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6 things tsū can tell us about how social media work

5 Nov

Tsū is the latest social media platform claiming to be an alternative to Facebook. What’s new about Tsū is that it will apparently pay you to use the service. That’s right, not only is it free to use but you’ll actually make money by using it. Well, if it sounds too good to be true it almost certainly is. However, there are some reasons why tsū is an important example and why it says a lot about what mainstream social media are and how we can define alternatives.

1. If it’s free to use, then you’re the commodity…

A lot of people seem to think that the way Facebook makes money is by owning the content you create (the photos, etc.) and selling them to advertisers. This is not how it works. Facebook isn’t selling content to advertisers, it is selling future clicks on adverts. Based on what you have clicked on in the past, Facebook sells a profile of predicted future clicks. TV advertising works in exactly the same way, and the concept of the audience commodity has been used by theorists like Christian Fuchs to explain how Facebook makes its money. The main difference is that with TV advertising, companies had to do the work of creating demographic profiles of audiences and using these to determining programme and time-specific prices. With Facebook, you do all of this work; all Facebook needs to do is track your clicks and how long you dwell on content, package this data and sell you, as a potential clicker to advertisers. You do (almost) all of the work and Facebook gets (completely) all of the revenue.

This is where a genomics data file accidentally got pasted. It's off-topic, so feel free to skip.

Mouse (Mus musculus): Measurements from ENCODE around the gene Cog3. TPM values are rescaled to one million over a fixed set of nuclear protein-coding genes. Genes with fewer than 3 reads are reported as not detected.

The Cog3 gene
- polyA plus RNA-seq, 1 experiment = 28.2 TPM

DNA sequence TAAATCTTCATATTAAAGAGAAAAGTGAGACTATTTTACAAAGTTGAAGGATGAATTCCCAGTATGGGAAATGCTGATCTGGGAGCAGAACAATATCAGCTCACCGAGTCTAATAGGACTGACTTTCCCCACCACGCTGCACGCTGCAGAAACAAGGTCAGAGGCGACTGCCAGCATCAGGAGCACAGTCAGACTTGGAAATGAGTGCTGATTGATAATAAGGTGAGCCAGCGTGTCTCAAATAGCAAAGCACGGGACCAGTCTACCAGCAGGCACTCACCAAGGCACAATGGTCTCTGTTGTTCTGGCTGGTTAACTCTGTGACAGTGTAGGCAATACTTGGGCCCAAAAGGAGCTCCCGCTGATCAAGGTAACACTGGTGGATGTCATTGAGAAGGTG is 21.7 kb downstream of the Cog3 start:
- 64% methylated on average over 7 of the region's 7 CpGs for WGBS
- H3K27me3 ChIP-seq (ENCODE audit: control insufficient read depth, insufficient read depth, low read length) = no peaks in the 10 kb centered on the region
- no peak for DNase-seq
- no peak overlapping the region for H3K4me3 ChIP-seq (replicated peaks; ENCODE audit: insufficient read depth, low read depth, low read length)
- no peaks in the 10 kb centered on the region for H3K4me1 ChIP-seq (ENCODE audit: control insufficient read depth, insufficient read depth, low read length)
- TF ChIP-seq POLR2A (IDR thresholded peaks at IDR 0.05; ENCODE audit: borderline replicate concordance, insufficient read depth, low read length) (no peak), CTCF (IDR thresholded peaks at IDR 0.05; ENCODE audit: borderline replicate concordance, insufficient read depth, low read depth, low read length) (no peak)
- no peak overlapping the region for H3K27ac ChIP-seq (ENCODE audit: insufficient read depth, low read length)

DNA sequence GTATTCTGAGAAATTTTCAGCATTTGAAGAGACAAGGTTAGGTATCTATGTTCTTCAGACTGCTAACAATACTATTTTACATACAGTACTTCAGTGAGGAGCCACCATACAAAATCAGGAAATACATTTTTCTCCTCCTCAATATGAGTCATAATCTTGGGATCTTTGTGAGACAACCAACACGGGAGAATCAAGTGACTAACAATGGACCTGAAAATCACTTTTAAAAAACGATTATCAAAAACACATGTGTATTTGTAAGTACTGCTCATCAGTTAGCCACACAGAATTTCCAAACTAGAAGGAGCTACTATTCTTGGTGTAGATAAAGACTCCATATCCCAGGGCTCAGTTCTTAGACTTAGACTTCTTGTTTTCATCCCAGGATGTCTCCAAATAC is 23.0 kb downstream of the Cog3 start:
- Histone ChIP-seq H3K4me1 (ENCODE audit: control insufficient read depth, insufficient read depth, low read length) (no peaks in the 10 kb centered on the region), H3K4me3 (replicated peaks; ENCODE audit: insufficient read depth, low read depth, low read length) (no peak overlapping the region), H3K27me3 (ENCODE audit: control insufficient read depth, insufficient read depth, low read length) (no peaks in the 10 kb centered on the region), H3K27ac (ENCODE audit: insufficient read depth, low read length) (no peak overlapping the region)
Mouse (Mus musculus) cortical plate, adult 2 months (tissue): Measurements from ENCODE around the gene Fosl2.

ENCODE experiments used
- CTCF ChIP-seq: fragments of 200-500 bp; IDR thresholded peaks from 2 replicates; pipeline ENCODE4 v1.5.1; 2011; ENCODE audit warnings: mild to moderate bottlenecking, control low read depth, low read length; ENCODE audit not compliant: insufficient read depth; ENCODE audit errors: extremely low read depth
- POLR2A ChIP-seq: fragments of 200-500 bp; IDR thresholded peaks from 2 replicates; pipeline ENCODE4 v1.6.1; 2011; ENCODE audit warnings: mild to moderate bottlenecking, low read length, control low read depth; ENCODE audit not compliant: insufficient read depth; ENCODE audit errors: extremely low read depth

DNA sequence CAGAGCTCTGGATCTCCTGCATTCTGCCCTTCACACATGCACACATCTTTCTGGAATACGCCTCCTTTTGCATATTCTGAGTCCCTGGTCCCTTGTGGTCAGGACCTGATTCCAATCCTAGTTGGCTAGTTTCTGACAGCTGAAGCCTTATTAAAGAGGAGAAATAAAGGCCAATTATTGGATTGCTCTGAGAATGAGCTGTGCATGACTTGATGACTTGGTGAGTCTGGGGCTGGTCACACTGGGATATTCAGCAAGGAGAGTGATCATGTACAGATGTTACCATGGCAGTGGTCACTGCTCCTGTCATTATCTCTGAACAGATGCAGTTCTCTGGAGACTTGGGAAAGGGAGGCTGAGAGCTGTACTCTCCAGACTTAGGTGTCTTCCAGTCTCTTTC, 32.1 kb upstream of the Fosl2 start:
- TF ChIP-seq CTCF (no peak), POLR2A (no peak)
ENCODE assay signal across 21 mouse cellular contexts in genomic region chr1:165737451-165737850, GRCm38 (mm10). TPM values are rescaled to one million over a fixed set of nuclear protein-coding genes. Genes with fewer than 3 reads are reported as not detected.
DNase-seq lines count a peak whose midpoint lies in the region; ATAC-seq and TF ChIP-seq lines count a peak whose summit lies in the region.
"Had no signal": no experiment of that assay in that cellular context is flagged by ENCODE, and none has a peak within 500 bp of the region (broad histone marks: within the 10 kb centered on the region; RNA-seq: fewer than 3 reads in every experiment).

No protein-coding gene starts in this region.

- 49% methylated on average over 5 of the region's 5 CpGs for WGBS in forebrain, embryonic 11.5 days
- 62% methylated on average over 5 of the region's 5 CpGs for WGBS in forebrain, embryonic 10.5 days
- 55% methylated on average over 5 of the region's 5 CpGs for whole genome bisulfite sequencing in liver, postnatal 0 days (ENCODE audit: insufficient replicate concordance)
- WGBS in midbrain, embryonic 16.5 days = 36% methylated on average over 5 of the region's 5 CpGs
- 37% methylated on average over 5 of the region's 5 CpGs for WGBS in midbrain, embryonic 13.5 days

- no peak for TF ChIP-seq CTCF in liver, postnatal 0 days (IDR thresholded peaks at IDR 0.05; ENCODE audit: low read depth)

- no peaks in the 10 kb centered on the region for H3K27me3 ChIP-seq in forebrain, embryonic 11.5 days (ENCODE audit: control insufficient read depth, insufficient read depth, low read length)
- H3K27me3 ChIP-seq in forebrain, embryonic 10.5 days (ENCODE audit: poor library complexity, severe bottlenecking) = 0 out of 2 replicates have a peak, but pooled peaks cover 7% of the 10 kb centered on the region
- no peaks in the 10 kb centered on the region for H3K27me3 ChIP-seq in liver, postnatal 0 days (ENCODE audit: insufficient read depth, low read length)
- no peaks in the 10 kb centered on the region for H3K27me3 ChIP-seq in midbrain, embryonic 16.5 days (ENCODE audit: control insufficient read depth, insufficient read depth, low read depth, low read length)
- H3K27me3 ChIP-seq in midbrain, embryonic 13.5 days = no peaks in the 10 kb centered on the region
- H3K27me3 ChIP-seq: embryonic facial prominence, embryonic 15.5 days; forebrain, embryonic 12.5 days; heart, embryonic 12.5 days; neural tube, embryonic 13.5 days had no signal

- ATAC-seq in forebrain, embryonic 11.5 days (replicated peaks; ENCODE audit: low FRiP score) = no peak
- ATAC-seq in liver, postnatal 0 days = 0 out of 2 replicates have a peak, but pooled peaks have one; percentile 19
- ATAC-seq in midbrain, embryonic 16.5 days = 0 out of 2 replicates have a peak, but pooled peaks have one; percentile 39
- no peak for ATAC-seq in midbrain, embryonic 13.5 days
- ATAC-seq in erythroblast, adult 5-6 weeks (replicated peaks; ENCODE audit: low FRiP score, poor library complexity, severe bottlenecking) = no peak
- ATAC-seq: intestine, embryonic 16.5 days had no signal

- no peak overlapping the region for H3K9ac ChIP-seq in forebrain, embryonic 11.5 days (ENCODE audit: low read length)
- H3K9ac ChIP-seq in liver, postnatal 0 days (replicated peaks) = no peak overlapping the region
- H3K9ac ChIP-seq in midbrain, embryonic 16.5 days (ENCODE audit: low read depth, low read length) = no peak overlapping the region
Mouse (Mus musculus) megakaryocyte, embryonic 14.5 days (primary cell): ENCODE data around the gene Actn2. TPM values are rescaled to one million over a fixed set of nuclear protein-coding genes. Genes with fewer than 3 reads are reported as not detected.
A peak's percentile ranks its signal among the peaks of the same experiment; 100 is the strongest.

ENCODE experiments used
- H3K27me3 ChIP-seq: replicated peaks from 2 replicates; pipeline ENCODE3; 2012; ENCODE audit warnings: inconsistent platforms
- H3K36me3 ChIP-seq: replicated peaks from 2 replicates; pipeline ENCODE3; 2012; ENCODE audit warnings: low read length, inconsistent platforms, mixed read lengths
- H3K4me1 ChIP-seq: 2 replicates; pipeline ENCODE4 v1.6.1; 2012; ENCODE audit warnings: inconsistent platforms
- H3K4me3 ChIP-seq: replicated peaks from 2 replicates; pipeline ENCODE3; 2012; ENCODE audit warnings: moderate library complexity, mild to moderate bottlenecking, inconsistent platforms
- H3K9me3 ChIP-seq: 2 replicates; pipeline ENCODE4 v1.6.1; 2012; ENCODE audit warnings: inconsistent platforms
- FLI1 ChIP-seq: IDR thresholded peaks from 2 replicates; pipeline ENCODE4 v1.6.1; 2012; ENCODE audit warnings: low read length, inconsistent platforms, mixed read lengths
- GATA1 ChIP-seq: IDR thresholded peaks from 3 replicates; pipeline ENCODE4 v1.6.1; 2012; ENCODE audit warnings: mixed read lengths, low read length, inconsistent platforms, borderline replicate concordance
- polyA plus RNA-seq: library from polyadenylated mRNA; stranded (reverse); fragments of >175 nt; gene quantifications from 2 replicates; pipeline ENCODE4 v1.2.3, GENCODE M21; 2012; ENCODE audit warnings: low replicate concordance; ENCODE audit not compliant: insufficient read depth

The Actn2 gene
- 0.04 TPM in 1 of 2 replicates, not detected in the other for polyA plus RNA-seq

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Criteria for an Activist Social Media Platform

10 Jun

Last weekend I attended the Unlocking Ideas hackathon run by the People’s History Museum and the Working Class Movement Library, both based in Manchester. The 24 hour hackathon took place in the incredible Islington Mill artist space in Salford. I’d never been to a hackathon before and wasn’t sure what to expect. With little or no technical skills in terms of computing I was worried that I’d be out of my depth and unable to contribute to what was going on. Thankfully this wasn’t the case.

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Cory Doctorow at How the Light Gets In

7 Jun

I spent some time last week in Wales, taking in the incredible landscapes and countryside but mainly making my first pilgrimage to the Mecca of books and literature that is Hay-on-Wye. As well as attending the Hay Festival of Literature and the Arts, I also attend a couple of talks at the How the Light Gets In festival of philosophy which runs parallel to the literature festival.

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Book Review: ‘Social Media. A Critical Introduction’ by Christian Fuchs

30 May

A version of this review is forthcoming in Anarchist Studies. More information on and sample chapters from the book are available at Christian Fuchs’ website.